(Reuters) - U.S. drug advisers on Tuesday backed a drug to treat a rare and serious bowel disorder for which there is no long-term treatment available in the United States.
A panel of outside advisers to the U.S. Food and Drug Administration agreed that NPS Pharmaceuticals Inc had demonstrated that the drug is safe and improves absorption of fluid and nutrients in the intestines of adults with short bowel syndrome.
The 12-member panel voted unanimously in the drug’s favor. The FDA usually follows the advice of expert panels.
The drug, called teduglutide, is one of NPS Pharmaceuticals’ lead drugs.
Short bowel syndrome - a so-called orphan disease, meaning it affects a small number of people - is a condition in which the body is unable to absorb enough nutrients and/or fluids through the gastrointestinal tract and that forces patients to rely chronically on intravenous feeding. The disease may result from the surgical removal of all or part of the intestine, or the patient may have been born with short intestines.
An estimated 10,000 to 15,000 American adults have short bowel syndrome severe enough to require intravenous feeding.
With such small numbers, there is little financial incentive for drug companies to develop treatments. Patients were left with few options, and this seemed to weigh in the drug’s favor with the panel, made up of gastronenterologists, oncologists and other experts.
Reviewers had said they did not think the drug, which is intended to treat patients with the syndrome who are dependent on intravenous feeding, needed to be restricted for safety reasons.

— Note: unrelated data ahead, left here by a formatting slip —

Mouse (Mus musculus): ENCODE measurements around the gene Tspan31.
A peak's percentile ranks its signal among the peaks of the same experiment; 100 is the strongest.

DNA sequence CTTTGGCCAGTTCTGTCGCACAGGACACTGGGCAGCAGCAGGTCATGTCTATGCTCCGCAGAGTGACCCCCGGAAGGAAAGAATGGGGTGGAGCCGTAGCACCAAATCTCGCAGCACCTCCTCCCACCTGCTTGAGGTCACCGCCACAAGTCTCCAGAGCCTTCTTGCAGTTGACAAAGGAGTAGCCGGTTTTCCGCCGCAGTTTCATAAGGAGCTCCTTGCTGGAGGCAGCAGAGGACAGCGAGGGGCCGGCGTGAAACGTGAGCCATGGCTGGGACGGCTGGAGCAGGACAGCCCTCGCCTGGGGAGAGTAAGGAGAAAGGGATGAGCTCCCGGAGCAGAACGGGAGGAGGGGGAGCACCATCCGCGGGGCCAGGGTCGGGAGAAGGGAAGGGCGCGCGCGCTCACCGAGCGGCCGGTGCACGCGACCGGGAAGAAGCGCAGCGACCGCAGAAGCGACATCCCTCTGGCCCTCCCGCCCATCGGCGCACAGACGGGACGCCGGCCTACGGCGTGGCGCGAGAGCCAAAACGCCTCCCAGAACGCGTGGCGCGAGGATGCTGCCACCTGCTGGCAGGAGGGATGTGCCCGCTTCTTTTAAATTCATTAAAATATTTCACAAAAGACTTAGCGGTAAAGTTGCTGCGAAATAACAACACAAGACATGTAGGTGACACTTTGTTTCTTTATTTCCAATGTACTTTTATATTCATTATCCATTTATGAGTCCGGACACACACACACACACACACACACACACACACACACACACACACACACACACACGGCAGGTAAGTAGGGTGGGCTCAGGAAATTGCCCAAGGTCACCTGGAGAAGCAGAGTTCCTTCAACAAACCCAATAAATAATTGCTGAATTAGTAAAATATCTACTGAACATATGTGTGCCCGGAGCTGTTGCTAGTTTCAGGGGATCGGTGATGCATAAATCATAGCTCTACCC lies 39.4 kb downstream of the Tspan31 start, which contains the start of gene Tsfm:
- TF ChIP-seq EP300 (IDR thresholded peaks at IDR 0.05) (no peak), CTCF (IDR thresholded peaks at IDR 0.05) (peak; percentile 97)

However, risks of the drug can be grave. They include sepsis, liver damage, blood clots, gastrointestinal obstruction, pancreatic disorders, and an acceleration in the growth of new tissue and colon polyps.
Panel members discussed the possibility that the drug could cause cancerous tumors in the small intestines when used over a long period of time.
“We recognize there may be an increased risk ... we can’t rule out this possibility,” an NPS official told the panel.
Because of these concerns, the company has proposed including a warning on the label and establishing a registry to track patients over time, he added.
Mary Patnode has lived with the disease for decades, resulting from the removal of part of her intestines. She pleaded with the panel to consider how her life would change if she did not have to infuse nutrition into her body 12 hours a day.
“I think of my gut as a rapid transit system. I put something in my mouth and it’s a very short time before I need to be in a restroom,” said Patnode, whose travel accommodations were paid for by NPS Pharmaceuticals.
Others complained of the daily fear of having an accident.
Doctors who treat these patients say other concerns are infection near the catheter site and a leak in their ostomy pouch, a system used to collect waste. Because life is so difficult for these patients, some 70 percent are unemployed, they said.
Teduglutide is approved in Europe and marketed as Revestive by Nycomed, which holds the right to develop and commercialize teduglutide outside North America.
If approved, the drug would be marketed under the brand name Gattex in the United States.
Other treatment options for short bowel syndrome are Merck KGaA’s Zorbtive and Emmaus Medical’s NutreStore.
Bedminster, New Jersey-based NPS Pharmaceuticals posted a net loss of $36.3 million for 2011.
Reporting by Debra Sherman in Chicago; Editing by Leslie Adler and Matthew Lewis